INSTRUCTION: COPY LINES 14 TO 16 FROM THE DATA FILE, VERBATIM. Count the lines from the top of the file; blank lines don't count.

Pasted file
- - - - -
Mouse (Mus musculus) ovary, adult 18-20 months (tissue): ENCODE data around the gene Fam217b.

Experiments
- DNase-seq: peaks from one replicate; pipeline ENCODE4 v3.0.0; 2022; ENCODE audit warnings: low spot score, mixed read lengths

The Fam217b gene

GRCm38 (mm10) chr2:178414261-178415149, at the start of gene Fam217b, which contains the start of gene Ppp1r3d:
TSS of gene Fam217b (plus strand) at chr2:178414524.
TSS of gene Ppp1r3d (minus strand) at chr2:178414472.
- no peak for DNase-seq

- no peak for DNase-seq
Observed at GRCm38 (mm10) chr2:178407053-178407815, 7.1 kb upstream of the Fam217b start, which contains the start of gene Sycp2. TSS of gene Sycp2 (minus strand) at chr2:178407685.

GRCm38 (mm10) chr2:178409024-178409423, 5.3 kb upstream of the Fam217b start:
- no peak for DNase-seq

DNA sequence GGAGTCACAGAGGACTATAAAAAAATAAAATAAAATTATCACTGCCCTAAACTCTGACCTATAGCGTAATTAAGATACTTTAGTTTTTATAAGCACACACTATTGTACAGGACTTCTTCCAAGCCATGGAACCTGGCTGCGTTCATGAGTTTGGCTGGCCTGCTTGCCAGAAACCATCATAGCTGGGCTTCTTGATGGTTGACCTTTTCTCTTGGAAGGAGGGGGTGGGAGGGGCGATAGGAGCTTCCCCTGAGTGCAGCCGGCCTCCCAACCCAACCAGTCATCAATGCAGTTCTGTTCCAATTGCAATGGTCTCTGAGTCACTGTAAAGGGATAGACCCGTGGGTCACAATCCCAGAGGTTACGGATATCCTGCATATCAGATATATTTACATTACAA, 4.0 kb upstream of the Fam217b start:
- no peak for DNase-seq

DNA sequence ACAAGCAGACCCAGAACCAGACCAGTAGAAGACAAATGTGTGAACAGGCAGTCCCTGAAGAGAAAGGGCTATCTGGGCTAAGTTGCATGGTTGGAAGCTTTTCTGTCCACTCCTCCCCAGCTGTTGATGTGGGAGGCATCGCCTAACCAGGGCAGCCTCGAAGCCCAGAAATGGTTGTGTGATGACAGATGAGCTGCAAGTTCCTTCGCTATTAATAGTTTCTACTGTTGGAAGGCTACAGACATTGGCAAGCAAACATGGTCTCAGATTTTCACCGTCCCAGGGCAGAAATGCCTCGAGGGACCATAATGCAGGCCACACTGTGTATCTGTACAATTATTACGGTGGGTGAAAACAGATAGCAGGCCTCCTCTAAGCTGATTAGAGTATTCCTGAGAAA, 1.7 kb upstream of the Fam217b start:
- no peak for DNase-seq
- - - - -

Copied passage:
- no peak for DNase-seq

DNA sequence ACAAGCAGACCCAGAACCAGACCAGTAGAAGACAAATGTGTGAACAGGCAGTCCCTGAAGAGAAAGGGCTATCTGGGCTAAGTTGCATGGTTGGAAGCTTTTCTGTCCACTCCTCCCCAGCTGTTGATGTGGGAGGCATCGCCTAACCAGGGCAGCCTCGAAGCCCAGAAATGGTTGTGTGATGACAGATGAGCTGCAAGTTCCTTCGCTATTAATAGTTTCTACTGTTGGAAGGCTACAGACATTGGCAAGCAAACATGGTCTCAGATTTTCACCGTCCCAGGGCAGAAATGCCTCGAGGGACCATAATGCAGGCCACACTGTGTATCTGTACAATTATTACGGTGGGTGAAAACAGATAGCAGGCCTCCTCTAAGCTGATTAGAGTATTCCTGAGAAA, 1.7 kb upstream of the Fam217b start:
- no peak for DNase-seq